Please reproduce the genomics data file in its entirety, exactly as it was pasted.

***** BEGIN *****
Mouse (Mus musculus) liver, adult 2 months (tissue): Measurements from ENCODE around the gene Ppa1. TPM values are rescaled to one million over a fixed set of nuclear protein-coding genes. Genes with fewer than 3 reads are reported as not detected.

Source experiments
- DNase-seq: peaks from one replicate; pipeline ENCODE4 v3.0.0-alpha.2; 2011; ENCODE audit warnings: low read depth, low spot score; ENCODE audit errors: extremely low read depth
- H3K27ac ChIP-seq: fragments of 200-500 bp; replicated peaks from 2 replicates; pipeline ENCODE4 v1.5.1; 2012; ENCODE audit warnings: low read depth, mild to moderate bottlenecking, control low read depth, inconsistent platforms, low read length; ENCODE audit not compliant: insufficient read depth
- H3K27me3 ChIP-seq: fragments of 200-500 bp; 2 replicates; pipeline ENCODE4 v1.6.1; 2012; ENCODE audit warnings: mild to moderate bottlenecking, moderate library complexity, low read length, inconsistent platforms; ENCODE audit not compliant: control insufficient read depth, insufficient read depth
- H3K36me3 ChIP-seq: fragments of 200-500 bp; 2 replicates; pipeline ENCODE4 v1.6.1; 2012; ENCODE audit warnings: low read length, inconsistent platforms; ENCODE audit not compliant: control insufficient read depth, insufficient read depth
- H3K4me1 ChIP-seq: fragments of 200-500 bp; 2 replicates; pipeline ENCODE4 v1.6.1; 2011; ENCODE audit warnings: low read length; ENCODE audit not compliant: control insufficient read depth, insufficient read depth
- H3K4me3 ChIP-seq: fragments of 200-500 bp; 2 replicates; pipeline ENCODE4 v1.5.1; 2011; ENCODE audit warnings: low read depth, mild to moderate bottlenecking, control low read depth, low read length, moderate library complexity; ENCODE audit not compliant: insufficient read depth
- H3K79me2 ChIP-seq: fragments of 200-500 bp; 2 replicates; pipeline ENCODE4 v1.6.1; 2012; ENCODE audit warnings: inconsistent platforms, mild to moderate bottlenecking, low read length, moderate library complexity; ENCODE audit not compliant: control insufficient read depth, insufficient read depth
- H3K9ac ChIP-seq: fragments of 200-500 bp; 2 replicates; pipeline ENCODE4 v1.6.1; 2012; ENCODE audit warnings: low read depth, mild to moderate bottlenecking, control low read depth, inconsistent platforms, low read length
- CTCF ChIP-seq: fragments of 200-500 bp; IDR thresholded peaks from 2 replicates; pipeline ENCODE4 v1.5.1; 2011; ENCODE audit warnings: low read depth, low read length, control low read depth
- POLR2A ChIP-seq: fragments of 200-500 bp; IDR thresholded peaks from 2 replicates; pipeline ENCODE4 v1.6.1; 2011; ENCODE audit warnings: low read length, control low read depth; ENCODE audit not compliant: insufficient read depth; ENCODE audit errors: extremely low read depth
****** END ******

Mouse (Mus musculus) liver, adult 2 months (tissue): Measurements from ENCODE around the gene Ppa1. TPM values are rescaled to one million over a fixed set of nuclear protein-coding genes. Genes with fewer than 3 reads are reported as not detected.

Source experiments
- DNase-seq: peaks from one replicate; pipeline ENCODE4 v3.0.0-alpha.2; 2011; ENCODE audit warnings: low read depth, low spot score; ENCODE audit errors: extremely low read depth
- H3K27ac ChIP-seq: fragments of 200-500 bp; replicated peaks from 2 replicates; pipeline ENCODE4 v1.5.1; 2012; ENCODE audit warnings: low read depth, mild to moderate bottlenecking, control low read depth, inconsistent platforms, low read length; ENCODE audit not compliant: insufficient read depth
- H3K27me3 ChIP-seq: fragments of 200-500 bp; 2 replicates; pipeline ENCODE4 v1.6.1; 2012; ENCODE audit warnings: mild to moderate bottlenecking, moderate library complexity, low read length, inconsistent platforms; ENCODE audit not compliant: control insufficient read depth, insufficient read depth
- H3K36me3 ChIP-seq: fragments of 200-500 bp; 2 replicates; pipeline ENCODE4 v1.6.1; 2012; ENCODE audit warnings: low read length, inconsistent platforms; ENCODE audit not compliant: control insufficient read depth, insufficient read depth
- H3K4me1 ChIP-seq: fragments of 200-500 bp; 2 replicates; pipeline ENCODE4 v1.6.1; 2011; ENCODE audit warnings: low read length; ENCODE audit not compliant: control insufficient read depth, insufficient read depth
- H3K4me3 ChIP-seq: fragments of 200-500 bp; 2 replicates; pipeline ENCODE4 v1.5.1; 2011; ENCODE audit warnings: low read depth, mild to moderate bottlenecking, control low read depth, low read length, moderate library complexity; ENCODE audit not compliant: insufficient read depth
- H3K79me2 ChIP-seq: fragments of 200-500 bp; 2 replicates; pipeline ENCODE4 v1.6.1; 2012; ENCODE audit warnings: inconsistent platforms, mild to moderate bottlenecking, low read length, moderate library complexity; ENCODE audit not compliant: control insufficient read depth, insufficient read depth
- H3K9ac ChIP-seq: fragments of 200-500 bp; 2 replicates; pipeline ENCODE4 v1.6.1; 2012; ENCODE audit warnings: low read depth, mild to moderate bottlenecking, control low read depth, inconsistent platforms, low read length
- CTCF ChIP-seq: fragments of 200-500 bp; IDR thresholded peaks from 2 replicates; pipeline ENCODE4 v1.5.1; 2011; ENCODE audit warnings: low read depth, low read length, control low read depth
- POLR2A ChIP-seq: fragments of 200-500 bp; IDR thresholded peaks from 2 replicates; pipeline ENCODE4 v1.6.1; 2011; ENCODE audit warnings: low read length, control low read depth; ENCODE audit not compliant: insufficient read depth; ENCODE audit errors: extremely low read depth